But also given Trump’s overt persecution of Muslims and Latinos, with the travel ban and threat to build a wall with Mexico respectively, not to mention his contempt for former president Barack Obama, it’s now impossible for me to believe that he’s not being driven by authentic racial hatred or, at the very least, that of others.

What’s worse, this divisiveness has seeped into the evangelical church, over 80 percent of whose white adherents voted for Trump. It’s become an issue in even my church, which is quite racially diverse and where folks of all colors have for decades broken bread together, a sign of real intimacy and unity; I had hoped and thought that the Trump phenomenon wouldn’t affect it as much as it has, but I’m now hearing complaints on social media. And furthermore, much of Trump’s “evangelical advisory committee” has been completely silent, apparently too tied to the status quo to make prophetic statements and challenge him.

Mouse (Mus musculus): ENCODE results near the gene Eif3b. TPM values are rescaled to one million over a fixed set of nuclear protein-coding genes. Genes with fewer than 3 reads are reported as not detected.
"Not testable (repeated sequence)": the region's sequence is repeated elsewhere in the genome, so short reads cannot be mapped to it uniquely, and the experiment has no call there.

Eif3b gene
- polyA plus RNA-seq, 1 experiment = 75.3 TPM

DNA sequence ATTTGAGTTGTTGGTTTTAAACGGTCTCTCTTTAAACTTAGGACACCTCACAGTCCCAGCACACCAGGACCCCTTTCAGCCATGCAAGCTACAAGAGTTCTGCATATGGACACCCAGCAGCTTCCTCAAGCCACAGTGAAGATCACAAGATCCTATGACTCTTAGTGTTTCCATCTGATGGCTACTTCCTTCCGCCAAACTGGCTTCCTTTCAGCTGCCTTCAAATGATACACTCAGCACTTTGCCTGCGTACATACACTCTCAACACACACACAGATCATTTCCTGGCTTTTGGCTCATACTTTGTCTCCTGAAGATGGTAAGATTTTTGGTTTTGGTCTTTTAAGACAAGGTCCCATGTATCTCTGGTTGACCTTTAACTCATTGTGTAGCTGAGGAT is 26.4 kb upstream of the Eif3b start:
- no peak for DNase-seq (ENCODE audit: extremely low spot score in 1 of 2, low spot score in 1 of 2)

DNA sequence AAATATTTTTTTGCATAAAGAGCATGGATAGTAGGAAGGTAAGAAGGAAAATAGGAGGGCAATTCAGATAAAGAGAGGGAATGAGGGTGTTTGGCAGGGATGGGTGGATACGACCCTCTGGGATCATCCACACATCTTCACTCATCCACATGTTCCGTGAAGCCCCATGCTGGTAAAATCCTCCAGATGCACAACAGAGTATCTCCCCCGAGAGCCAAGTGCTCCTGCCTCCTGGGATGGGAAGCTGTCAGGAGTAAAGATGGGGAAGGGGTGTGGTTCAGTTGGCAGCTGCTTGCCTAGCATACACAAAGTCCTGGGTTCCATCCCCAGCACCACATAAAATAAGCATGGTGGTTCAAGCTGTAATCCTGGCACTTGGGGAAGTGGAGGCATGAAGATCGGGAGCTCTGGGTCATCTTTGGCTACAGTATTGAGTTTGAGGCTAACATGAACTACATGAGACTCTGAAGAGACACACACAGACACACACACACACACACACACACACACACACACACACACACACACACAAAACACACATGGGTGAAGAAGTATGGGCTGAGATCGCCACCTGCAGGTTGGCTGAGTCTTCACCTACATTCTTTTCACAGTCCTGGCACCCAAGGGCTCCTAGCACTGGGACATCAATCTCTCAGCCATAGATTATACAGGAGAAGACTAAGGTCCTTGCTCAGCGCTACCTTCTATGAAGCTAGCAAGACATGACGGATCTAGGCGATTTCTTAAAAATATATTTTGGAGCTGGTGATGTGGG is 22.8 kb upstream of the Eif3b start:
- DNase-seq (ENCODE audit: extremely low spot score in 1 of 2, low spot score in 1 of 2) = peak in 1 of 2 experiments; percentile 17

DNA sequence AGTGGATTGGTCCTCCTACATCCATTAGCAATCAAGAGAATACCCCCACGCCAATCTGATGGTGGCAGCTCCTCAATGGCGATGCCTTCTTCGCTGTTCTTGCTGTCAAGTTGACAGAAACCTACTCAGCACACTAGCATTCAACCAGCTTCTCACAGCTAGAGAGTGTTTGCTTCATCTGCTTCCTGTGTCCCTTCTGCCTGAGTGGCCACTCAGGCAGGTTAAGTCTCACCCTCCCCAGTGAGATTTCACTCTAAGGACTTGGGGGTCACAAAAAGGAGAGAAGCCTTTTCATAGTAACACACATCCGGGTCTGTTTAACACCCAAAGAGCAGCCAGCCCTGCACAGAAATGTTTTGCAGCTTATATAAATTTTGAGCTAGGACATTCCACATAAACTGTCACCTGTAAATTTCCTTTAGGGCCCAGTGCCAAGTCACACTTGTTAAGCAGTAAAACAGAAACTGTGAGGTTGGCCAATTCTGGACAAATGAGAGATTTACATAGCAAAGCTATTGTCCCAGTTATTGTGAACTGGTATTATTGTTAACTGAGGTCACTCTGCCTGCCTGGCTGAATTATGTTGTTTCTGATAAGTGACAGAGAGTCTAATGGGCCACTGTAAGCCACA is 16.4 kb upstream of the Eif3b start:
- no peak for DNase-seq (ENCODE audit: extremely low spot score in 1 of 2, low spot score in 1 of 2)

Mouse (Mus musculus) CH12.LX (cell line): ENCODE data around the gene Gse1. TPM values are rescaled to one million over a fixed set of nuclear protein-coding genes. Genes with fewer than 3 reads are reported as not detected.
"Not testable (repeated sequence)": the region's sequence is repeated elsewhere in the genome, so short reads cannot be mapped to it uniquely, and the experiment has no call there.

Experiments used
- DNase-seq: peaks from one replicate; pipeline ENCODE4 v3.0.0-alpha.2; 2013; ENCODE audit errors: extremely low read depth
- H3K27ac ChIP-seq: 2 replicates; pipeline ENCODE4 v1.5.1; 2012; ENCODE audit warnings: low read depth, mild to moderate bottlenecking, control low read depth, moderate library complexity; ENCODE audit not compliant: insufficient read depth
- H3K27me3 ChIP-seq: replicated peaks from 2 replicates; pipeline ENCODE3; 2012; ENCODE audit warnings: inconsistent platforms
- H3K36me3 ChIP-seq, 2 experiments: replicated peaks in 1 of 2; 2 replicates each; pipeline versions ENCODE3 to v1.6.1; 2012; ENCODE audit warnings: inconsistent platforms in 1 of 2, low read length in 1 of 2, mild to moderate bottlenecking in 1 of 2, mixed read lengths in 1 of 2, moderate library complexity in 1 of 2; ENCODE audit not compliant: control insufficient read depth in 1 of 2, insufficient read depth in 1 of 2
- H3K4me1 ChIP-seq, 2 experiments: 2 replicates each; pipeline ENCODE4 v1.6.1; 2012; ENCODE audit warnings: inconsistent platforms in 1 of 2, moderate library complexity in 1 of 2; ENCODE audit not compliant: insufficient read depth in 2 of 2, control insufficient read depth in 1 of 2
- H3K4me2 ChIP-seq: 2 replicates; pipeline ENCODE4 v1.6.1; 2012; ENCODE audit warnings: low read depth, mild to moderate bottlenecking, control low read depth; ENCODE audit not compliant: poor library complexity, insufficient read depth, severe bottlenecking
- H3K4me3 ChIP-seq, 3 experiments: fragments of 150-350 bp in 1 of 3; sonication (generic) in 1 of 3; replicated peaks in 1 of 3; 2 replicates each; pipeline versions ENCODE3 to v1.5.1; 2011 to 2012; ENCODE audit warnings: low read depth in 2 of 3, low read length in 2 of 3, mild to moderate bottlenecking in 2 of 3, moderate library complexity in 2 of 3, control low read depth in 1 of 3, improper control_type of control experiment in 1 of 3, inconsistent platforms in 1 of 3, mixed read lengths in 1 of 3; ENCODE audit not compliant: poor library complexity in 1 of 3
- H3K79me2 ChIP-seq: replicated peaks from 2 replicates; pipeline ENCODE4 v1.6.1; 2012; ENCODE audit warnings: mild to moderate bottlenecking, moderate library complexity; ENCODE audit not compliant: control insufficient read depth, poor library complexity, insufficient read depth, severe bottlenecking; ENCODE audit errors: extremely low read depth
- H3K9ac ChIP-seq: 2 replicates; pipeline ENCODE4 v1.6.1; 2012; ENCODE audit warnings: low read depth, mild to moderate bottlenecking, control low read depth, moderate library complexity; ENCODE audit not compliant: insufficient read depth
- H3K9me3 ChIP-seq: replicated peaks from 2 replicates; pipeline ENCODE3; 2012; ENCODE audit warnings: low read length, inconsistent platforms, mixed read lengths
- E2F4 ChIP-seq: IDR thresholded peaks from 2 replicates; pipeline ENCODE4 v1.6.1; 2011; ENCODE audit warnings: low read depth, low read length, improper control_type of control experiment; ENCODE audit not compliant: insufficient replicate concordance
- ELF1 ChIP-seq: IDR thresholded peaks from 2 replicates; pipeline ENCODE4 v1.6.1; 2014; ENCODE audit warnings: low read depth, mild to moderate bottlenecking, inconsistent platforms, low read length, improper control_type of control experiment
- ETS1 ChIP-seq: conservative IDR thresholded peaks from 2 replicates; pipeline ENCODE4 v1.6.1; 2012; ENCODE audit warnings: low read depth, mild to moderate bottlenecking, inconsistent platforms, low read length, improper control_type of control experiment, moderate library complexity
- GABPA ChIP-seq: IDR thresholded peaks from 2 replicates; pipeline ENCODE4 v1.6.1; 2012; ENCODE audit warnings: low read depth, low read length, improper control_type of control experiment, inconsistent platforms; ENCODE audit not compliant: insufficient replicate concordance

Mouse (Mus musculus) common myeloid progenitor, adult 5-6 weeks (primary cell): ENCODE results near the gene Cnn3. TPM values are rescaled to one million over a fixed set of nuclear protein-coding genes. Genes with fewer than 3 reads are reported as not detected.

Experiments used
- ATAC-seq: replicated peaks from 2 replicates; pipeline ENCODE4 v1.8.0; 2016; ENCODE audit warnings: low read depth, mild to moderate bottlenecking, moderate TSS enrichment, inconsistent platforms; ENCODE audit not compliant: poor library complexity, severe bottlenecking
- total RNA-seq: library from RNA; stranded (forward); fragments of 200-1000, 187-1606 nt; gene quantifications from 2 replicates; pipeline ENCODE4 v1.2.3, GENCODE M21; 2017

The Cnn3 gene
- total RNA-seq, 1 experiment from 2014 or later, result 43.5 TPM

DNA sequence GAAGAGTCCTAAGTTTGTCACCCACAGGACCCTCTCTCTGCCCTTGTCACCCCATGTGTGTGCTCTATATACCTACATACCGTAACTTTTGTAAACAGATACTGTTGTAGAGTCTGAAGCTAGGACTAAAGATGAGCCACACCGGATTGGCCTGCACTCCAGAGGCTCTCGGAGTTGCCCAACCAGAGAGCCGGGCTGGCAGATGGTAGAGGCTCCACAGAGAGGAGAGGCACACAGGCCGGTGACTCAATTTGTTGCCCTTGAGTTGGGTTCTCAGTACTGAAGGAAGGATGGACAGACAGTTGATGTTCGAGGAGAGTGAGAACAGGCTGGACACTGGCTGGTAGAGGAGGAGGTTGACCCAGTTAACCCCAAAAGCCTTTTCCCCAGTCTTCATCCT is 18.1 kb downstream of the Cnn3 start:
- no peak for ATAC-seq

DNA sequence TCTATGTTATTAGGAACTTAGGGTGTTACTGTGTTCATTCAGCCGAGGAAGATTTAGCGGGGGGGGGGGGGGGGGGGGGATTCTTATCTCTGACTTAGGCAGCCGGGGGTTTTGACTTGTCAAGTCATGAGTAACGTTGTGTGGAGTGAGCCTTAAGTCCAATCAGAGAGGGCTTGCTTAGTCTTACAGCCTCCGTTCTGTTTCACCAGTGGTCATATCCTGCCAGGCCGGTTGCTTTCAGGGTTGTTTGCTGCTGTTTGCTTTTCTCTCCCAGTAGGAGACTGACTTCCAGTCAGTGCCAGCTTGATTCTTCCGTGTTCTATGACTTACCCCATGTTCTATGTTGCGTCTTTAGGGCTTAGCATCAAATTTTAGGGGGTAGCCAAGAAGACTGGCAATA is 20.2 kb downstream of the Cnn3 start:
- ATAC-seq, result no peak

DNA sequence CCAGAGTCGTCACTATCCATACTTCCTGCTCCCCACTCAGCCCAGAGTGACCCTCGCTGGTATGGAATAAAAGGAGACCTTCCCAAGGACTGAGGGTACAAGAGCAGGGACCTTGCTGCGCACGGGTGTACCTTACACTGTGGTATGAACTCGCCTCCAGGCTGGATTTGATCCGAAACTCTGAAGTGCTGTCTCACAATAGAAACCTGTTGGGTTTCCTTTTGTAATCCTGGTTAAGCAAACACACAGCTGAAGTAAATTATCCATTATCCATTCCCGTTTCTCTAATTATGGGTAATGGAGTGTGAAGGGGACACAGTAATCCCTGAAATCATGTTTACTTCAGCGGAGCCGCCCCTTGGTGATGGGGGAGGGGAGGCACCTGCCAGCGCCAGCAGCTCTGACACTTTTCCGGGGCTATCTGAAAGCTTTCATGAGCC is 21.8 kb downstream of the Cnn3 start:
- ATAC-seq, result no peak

Fortunately, some pastors have spoken out, with one white pastor in Modesto, Calif. ranting about “stupid white people” supporting white supremacy, saying correctly that “God is not in this.” (He said in retrospect that he should have chosen a different word other than “stupid.”)

I told a friend years ago that one thing we needed to do to spark spiritual revival was to “deal with our racism.” Unfortunately, it turns out that I wasn’t using hyperbole, either, so we’ll need to take our lumps and deal with the issue.

And since such leadership will not becoming from 1600 Pennsylvania Ave., we have to do it. God help us if we drop the ball.

Saturday, August 19, 2017